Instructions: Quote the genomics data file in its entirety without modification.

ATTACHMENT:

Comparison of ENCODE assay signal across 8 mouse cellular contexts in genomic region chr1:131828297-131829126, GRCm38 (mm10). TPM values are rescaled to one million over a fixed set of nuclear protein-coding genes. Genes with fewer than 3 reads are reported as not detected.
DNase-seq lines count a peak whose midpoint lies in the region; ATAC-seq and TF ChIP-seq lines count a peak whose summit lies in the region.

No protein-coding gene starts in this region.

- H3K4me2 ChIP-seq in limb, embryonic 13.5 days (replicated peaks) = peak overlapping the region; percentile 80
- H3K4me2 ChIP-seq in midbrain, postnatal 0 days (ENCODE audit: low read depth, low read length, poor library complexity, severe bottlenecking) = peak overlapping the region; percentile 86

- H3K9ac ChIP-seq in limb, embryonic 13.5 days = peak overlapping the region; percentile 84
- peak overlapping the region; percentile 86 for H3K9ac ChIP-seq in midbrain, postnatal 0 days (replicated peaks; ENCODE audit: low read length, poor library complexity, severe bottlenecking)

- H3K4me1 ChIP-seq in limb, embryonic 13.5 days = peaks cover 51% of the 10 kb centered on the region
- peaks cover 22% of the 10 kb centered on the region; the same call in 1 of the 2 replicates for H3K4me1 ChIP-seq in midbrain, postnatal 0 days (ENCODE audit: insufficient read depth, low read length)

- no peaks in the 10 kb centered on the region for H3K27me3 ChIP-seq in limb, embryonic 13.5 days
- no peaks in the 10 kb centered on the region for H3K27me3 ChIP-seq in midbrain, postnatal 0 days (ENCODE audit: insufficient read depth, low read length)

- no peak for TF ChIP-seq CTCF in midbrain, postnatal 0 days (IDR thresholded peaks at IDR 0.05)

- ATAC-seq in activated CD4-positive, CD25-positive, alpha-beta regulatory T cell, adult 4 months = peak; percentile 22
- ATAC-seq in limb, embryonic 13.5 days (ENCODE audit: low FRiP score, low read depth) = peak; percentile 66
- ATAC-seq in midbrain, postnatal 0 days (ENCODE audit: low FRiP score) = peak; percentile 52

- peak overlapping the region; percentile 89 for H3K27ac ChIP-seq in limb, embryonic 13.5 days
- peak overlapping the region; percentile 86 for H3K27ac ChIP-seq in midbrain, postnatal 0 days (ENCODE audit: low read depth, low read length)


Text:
Comparison of ENCODE assay signal across 8 mouse cellular contexts in genomic region chr1:131828297-131829126, GRCm38 (mm10). TPM values are rescaled to one million over a fixed set of nuclear protein-coding genes. Genes with fewer than 3 reads are reported as not detected.
DNase-seq lines count a peak whose midpoint lies in the region; ATAC-seq and TF ChIP-seq lines count a peak whose summit lies in the region.

No protein-coding gene starts in this region.

- H3K4me2 ChIP-seq in limb, embryonic 13.5 days (replicated peaks) = peak overlapping the region; percentile 80
- H3K4me2 ChIP-seq in midbrain, postnatal 0 days (ENCODE audit: low read depth, low read length, poor library complexity, severe bottlenecking) = peak overlapping the region; percentile 86

- H3K9ac ChIP-seq in limb, embryonic 13.5 days = peak overlapping the region; percentile 84
- peak overlapping the region; percentile 86 for H3K9ac ChIP-seq in midbrain, postnatal 0 days (replicated peaks; ENCODE audit: low read length, poor library complexity, severe bottlenecking)

- H3K4me1 ChIP-seq in limb, embryonic 13.5 days = peaks cover 51% of the 10 kb centered on the region
- peaks cover 22% of the 10 kb centered on the region; the same call in 1 of the 2 replicates for H3K4me1 ChIP-seq in midbrain, postnatal 0 days (ENCODE audit: insufficient read depth, low read length)

- no peaks in the 10 kb centered on the region for H3K27me3 ChIP-seq in limb, embryonic 13.5 days
- no peaks in the 10 kb centered on the region for H3K27me3 ChIP-seq in midbrain, postnatal 0 days (ENCODE audit: insufficient read depth, low read length)

- no peak for TF ChIP-seq CTCF in midbrain, postnatal 0 days (IDR thresholded peaks at IDR 0.05)

- ATAC-seq in activated CD4-positive, CD25-positive, alpha-beta regulatory T cell, adult 4 months = peak; percentile 22
- ATAC-seq in limb, embryonic 13.5 days (ENCODE audit: low FRiP score, low read depth) = peak; percentile 66
- ATAC-seq in midbrain, postnatal 0 days (ENCODE audit: low FRiP score) = peak; percentile 52

- peak overlapping the region; percentile 89 for H3K27ac ChIP-seq in limb, embryonic 13.5 days
- peak overlapping the region; percentile 86 for H3K27ac ChIP-seq in midbrain, postnatal 0 days (ENCODE audit: low read depth, low read length)